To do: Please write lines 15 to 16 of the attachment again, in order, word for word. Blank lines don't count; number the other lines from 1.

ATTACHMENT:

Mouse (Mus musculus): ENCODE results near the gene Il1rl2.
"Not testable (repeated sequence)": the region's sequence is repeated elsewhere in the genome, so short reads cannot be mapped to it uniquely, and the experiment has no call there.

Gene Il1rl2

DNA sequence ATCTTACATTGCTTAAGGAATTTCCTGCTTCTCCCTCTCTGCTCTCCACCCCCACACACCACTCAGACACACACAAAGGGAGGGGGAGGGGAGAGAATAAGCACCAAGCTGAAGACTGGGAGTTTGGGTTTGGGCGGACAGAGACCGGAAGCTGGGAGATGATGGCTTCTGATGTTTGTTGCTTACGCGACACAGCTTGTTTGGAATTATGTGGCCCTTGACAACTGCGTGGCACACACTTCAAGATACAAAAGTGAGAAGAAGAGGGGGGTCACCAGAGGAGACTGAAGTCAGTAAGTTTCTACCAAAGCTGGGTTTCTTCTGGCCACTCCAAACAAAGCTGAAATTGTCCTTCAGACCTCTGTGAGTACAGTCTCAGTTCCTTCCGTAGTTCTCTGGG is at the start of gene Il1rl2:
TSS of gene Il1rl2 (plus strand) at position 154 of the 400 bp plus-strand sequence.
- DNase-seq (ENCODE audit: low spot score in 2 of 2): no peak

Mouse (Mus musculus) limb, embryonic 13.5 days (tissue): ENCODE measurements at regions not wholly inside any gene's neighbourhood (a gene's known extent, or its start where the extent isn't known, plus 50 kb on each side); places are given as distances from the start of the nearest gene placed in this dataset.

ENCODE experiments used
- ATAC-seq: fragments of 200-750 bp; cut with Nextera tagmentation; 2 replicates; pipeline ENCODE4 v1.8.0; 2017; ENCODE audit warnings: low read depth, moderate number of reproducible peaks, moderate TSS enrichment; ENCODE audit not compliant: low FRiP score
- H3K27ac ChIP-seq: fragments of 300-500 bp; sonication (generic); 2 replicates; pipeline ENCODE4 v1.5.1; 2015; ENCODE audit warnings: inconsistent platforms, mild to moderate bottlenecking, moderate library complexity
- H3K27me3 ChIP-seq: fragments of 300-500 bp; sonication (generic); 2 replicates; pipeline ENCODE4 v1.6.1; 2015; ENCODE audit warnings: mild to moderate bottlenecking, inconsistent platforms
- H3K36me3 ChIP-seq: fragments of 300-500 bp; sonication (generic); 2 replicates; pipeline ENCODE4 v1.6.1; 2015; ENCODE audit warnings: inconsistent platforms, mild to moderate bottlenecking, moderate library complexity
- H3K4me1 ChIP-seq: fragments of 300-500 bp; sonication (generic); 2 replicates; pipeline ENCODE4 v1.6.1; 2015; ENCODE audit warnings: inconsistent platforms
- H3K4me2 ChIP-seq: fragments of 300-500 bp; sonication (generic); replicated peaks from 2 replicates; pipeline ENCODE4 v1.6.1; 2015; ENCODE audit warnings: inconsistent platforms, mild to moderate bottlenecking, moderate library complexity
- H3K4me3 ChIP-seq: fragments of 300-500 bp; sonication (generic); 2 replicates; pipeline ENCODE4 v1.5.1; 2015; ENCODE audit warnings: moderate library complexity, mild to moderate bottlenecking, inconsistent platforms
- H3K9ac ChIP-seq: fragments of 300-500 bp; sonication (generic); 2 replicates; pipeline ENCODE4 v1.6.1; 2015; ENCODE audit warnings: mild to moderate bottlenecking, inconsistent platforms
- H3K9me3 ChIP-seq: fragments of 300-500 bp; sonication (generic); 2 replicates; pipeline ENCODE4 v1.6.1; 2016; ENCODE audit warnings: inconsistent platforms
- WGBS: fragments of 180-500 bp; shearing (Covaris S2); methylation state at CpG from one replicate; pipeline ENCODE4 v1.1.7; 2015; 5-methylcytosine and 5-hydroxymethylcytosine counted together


- H3K4me3 ChIP-seq: fragments of 300-500 bp; sonication (generic); 2 replicates; pipeline ENCODE4 v1.5.1; 2015; ENCODE audit warnings: moderate library complexity, mild to moderate bottlenecking, inconsistent platforms
- H3K9ac ChIP-seq: fragments of 300-500 bp; sonication (generic); 2 replicates; pipeline ENCODE4 v1.6.1; 2015; ENCODE audit warnings: mild to moderate bottlenecking, inconsistent platforms